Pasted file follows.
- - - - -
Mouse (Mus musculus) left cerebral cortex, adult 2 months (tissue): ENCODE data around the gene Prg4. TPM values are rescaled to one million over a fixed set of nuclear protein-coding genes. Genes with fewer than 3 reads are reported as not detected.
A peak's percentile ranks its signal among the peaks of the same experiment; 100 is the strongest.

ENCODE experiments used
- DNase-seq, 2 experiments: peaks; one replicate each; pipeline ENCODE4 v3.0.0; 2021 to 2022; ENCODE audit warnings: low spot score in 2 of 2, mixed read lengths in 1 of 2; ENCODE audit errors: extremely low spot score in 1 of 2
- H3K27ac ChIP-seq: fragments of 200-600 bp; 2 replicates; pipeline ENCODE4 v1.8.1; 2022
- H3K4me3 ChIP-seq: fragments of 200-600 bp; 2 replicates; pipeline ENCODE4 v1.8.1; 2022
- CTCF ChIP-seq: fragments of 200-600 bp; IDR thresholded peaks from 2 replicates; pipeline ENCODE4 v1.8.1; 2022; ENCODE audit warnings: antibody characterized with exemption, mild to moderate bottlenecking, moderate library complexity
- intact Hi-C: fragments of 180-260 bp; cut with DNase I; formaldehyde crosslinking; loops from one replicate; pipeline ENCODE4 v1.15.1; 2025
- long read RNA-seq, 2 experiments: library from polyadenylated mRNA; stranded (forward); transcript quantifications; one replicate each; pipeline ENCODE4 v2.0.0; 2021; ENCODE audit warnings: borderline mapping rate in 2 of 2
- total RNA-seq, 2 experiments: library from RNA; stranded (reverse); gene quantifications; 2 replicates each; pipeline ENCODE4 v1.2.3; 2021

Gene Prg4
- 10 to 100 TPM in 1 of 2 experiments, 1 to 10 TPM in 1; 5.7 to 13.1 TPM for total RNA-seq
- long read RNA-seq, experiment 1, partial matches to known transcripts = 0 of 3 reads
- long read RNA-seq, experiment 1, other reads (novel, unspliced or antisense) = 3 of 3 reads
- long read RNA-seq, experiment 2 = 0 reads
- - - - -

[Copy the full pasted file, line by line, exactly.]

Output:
Mouse (Mus musculus) left cerebral cortex, adult 2 months (tissue): ENCODE data around the gene Prg4. TPM values are rescaled to one million over a fixed set of nuclear protein-coding genes. Genes with fewer than 3 reads are reported as not detected.
A peak's percentile ranks its signal among the peaks of the same experiment; 100 is the strongest.

ENCODE experiments used
- DNase-seq, 2 experiments: peaks; one replicate each; pipeline ENCODE4 v3.0.0; 2021 to 2022; ENCODE audit warnings: low spot score in 2 of 2, mixed read lengths in 1 of 2; ENCODE audit errors: extremely low spot score in 1 of 2
- H3K27ac ChIP-seq: fragments of 200-600 bp; 2 replicates; pipeline ENCODE4 v1.8.1; 2022
- H3K4me3 ChIP-seq: fragments of 200-600 bp; 2 replicates; pipeline ENCODE4 v1.8.1; 2022
- CTCF ChIP-seq: fragments of 200-600 bp; IDR thresholded peaks from 2 replicates; pipeline ENCODE4 v1.8.1; 2022; ENCODE audit warnings: antibody characterized with exemption, mild to moderate bottlenecking, moderate library complexity
- intact Hi-C: fragments of 180-260 bp; cut with DNase I; formaldehyde crosslinking; loops from one replicate; pipeline ENCODE4 v1.15.1; 2025
- long read RNA-seq, 2 experiments: library from polyadenylated mRNA; stranded (forward); transcript quantifications; one replicate each; pipeline ENCODE4 v2.0.0; 2021; ENCODE audit warnings: borderline mapping rate in 2 of 2
- total RNA-seq, 2 experiments: library from RNA; stranded (reverse); gene quantifications; 2 replicates each; pipeline ENCODE4 v1.2.3; 2021

Gene Prg4
- 10 to 100 TPM in 1 of 2 experiments, 1 to 10 TPM in 1; 5.7 to 13.1 TPM for total RNA-seq
- long read RNA-seq, experiment 1, partial matches to known transcripts = 0 of 3 reads
- long read RNA-seq, experiment 1, other reads (novel, unspliced or antisense) = 3 of 3 reads
- long read RNA-seq, experiment 2 = 0 reads